The coup by Muhyiddin was precipitated by Mahathir’s refusal to set a date for handing over power to Anwar, as had been agreed before 2018. Muhyiddin and his fellow instigators, including his current No 2 Azmin Ali, said they were forced to take action to prevent a power vacuum that would have come about if the impasse continued.
Anwar’s camp believes Mahathir gave the coup plan the green light before pulling support at the last minute.
“The liberal elite think they are very smart, they have a certain narrative in their mind, and they say ‘let’s whack’ [Anwar],” the source said, adding that the characterisations of Anwar’s supposed blunders have come about due to the stripping away of nuance in how some of the episodes panned out.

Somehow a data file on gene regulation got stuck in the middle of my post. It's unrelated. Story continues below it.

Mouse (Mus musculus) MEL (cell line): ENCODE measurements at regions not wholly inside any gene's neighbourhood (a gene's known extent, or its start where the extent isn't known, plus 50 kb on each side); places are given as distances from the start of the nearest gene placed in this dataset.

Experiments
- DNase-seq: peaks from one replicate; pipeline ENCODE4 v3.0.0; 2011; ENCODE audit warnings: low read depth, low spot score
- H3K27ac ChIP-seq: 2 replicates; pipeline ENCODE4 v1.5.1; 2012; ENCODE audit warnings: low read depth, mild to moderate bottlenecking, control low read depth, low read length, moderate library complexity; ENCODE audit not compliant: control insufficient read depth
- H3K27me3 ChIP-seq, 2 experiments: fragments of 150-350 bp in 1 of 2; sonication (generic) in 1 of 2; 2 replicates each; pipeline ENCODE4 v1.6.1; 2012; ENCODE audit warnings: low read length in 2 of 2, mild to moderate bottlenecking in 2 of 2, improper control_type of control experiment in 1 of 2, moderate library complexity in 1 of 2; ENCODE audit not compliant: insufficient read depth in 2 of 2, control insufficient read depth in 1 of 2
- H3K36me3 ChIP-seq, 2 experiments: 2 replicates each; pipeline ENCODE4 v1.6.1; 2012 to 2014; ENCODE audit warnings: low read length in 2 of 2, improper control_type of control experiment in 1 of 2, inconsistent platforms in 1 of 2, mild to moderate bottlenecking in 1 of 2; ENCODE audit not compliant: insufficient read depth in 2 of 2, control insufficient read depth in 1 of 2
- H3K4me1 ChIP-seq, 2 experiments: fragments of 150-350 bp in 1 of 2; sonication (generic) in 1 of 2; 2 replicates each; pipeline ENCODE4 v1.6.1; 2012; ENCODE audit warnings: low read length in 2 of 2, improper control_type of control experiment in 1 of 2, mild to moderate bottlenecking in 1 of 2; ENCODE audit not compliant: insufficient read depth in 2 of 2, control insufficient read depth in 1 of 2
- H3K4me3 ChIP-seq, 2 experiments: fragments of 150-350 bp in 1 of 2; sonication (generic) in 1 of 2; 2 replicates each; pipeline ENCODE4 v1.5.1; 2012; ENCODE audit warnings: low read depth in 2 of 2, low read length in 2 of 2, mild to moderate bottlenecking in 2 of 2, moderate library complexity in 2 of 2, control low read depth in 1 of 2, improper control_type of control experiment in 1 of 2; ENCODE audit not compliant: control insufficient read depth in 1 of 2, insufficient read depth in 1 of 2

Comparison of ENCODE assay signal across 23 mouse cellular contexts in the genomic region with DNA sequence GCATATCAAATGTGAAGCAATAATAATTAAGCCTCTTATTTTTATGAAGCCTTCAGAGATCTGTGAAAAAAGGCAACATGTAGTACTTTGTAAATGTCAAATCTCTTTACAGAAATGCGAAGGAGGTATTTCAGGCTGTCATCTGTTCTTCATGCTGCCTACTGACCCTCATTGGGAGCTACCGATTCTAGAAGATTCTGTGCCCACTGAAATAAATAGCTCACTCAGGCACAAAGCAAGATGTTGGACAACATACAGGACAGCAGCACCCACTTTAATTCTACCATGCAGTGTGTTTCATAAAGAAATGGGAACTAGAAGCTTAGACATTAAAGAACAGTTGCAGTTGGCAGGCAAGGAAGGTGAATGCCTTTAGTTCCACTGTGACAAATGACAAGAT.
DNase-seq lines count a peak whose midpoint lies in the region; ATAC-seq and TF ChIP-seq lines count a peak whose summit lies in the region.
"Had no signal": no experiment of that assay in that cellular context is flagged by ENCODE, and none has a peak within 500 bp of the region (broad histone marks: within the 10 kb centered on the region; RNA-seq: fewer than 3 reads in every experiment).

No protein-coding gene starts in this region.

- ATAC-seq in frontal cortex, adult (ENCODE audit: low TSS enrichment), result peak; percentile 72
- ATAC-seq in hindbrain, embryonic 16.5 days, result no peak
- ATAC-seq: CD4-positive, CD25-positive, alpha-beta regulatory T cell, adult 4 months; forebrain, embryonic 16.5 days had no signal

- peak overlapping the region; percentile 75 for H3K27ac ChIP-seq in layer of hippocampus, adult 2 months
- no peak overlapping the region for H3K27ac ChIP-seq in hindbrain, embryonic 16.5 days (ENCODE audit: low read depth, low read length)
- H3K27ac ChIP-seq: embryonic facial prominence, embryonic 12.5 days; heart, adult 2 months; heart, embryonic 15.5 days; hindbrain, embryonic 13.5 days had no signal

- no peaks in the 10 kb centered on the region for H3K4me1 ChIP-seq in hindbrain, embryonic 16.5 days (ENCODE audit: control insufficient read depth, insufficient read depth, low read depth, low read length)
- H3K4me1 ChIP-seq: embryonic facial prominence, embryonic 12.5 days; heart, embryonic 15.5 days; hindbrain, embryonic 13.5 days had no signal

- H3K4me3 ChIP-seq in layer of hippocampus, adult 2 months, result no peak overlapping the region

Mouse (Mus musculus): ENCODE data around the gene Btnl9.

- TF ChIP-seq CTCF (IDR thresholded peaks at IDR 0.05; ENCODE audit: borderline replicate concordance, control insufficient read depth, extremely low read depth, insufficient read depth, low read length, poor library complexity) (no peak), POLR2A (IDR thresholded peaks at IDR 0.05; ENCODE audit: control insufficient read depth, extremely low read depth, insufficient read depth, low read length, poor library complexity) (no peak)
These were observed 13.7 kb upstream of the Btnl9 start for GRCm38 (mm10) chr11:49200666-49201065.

For example, the person said while Anwar did in fact have a solid cross-party majority as he declared in September, delays in executing the plan – as a result of the king not meeting him immediately – may have had an adverse impact on such support.
Anwar’s pre-scheduled meeting with Sultan Abdullah was delayed after the king checked into the National Heart Institute and later pushed back the appointment after Muhyiddin declared a fresh lockdown in Kuala Lumpur, the administrative capital Putrajaya and surrounding areas as Covid-19 cases surged. The national palace later said the monarch had sought treatment in hospital for food poisoning and old sports injuries.
A lot can change in a day in Malaysian politics, what more a month
Additionally, Anwar was unable to prove his majority in parliament through a no-confidence motion soon after the latest legislative session opened on November 2, as calling such a vote required the Muhyiddin government’s assent – which was not forthcoming.
On the decision to back the budget last week, the person said Anwar viewed greenlighting the draft bill as a “separate matter” from backing the government.